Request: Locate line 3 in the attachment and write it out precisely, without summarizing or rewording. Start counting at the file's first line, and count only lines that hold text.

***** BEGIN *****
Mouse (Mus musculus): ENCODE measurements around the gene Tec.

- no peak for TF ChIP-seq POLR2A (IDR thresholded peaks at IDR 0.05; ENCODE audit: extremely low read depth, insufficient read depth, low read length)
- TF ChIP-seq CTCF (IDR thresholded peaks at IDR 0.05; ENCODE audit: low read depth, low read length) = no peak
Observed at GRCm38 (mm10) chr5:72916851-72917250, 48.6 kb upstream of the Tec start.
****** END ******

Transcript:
- TF ChIP-seq CTCF (IDR thresholded peaks at IDR 0.05; ENCODE audit: low read depth, low read length) = no peak